In other words, is he ready to see his wife in the morning without her makeup? Is she ready to deal with his snoring? Is he ready to deal with her “high maintenance” clothing, toilet articles, cosmetics, and dieting habits?
Even so, the honeymoon is a wonderful time during the relationship when we try to present our best selves to new lovers whom we tend to idealize and who idealize us.
Serious conflicts and disagreements generally are to be avoided. This is an important time for emotional bonding, for forging deeper relations and it typically lasts for about six months, although it could last much longer.
And even if couples find the honeymoon stage of their relationship inevitably coming to an end, it isn’t necessarily a bad thing. A new chapter offers a chance to grow in other ways, presenting opportunities for increased intimacy through family ties and home-making experiences.
Perhaps the key is to create a respect for him/her and celebrate each other’s differences—after all, differences are what attract us in the first place.
Marriage, for brides at least, has evolved over the centuries from force or capture to marriage by purchase or contract, and from there to marriage for mutual love.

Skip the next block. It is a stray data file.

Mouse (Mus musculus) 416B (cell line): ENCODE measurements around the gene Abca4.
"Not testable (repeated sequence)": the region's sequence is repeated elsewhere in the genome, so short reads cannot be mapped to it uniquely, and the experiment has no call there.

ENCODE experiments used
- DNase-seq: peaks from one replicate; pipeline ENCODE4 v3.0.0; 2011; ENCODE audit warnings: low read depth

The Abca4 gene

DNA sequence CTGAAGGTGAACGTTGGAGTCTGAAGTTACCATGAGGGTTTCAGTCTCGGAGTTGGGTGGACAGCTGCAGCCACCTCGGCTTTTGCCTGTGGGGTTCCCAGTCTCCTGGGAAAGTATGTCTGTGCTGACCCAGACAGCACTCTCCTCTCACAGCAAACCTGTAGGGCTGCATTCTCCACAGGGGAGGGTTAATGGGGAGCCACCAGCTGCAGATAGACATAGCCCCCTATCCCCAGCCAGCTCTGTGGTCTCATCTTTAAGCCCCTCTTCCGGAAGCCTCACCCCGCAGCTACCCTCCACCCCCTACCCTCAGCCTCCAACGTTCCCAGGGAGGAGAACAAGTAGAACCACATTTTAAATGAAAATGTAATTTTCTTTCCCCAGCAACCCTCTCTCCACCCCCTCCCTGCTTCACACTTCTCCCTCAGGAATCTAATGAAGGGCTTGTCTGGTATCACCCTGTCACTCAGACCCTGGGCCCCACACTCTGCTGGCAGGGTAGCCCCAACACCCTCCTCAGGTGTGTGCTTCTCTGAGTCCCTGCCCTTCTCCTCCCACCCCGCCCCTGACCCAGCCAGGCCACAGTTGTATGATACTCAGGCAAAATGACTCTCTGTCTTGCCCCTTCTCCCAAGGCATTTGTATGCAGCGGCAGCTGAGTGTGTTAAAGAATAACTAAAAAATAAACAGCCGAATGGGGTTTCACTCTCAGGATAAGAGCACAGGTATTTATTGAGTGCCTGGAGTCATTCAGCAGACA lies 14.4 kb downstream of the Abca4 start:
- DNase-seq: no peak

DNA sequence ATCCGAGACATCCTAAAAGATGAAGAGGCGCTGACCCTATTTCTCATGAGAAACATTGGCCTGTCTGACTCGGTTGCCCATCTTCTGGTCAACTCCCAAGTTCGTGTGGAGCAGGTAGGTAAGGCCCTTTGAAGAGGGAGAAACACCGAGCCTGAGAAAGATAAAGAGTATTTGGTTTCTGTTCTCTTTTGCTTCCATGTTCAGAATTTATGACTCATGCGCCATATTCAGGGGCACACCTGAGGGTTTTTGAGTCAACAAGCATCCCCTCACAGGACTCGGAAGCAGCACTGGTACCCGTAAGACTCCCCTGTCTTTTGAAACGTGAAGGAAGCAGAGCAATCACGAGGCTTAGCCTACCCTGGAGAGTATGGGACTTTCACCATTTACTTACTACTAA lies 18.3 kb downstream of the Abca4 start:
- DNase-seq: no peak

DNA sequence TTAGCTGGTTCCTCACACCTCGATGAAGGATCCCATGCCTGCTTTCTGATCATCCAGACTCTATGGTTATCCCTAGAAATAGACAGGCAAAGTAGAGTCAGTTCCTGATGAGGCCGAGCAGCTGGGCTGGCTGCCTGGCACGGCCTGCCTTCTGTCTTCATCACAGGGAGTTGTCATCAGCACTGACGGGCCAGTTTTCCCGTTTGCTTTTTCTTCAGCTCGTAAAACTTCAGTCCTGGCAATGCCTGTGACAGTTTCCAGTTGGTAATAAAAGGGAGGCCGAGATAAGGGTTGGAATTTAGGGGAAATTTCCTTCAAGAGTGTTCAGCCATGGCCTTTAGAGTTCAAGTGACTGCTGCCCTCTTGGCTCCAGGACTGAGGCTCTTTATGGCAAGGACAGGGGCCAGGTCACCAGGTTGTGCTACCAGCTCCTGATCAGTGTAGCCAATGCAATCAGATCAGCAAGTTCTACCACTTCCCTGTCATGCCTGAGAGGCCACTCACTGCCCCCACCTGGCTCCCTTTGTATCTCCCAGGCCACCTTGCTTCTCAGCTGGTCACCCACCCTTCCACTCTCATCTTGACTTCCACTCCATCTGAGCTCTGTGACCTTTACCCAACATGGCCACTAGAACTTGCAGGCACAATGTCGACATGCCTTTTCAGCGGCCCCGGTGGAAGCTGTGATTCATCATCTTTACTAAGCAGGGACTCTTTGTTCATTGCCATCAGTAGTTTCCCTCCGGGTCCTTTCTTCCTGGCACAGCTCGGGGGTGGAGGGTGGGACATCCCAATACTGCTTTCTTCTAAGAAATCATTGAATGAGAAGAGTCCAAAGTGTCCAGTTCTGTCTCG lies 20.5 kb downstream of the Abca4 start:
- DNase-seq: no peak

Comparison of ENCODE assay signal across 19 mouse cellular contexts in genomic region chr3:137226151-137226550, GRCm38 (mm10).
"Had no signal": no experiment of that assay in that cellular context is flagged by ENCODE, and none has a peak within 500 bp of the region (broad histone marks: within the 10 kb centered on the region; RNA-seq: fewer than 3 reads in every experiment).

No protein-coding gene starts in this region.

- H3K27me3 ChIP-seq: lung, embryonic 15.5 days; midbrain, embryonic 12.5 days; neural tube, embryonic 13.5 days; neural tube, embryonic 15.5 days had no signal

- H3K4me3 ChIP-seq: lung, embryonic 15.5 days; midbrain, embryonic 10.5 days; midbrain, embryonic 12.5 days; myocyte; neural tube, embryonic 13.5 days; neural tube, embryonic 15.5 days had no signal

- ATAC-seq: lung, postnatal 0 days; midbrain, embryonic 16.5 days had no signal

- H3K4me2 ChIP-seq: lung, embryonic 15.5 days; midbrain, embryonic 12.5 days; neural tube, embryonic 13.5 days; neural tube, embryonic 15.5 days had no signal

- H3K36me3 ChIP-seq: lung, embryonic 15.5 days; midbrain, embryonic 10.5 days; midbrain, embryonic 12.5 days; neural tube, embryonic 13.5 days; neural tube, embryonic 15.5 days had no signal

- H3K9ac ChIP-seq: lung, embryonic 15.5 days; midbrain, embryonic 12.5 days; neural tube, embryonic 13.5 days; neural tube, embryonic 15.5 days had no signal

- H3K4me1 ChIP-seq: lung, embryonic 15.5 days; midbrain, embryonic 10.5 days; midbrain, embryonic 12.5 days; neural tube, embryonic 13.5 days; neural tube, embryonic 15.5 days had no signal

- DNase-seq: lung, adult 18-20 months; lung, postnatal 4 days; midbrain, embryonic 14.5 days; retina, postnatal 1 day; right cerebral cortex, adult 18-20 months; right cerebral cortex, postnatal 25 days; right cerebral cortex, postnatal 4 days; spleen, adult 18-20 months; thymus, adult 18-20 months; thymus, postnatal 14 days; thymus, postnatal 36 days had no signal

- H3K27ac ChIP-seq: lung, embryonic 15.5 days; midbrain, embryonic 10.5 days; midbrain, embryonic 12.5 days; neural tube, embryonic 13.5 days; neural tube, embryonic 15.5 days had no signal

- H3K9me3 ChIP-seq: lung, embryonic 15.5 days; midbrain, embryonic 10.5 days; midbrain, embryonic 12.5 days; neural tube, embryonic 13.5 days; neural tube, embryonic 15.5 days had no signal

In ancient times it wasn’t unusual for a tribe, in the throes of conquering and pillaging a rival tribe, to engage in a little rudimentary (and forceful) match making when a would-be groom, with the help of his “best man,” literally kidnapped the woman he desired to marry and carried her off, kicking and screaming.
In fact, the origin of the custom of a groom lovingly carrying his bride over the threshold is said to derive from tribal grooms hauling shrieking brides into their tribal homes.
Next came the (somewhat) more civilized marriage by purchase or contract—possibly as a hedge against the rival tribe waging war in retaliation for the stealing away of their women.
First in a marriage by purchase an exchange would be made.
The bridegroom would convey assets such as livestock, land (or even his own sister) to the family, and once the goodies were accepted, the bride, who was seen as property, was now…well, bought.
In the case of written contracts, the bride’s father and the bridegroom drew up a contract outlining the terms of the deal.
After the terms of the contract were deemed agreeable to both parties, the bride (who had no say at all in the matter) was passed along to the groom for the agreed-upon price.
But if the bride was lucky some of the purchase price was earmarked for her security should the husband die early, leaving her a widow.
In the meantime, we have come a long way from marriage by capture to reach the third stage: marriage for mutual love.
This phrase evolved gradually, and it wasn’t until the 10 century that women were (sometime) allowed to decide for themselves whether they’d accept or reject a man’s proposal of marriage.
As they say, all’s well that ends well. Marriage for love is the norm for most people these days, at least in Europe and the Americas, and that’s a good thing.
And as philosopher Bertrand Russel (1872-1970) pointed out: “Those who have not known the days of intimacy and intense companionship of happy mutual love have missed the best thing that life has to give.”
Top o’ the morning!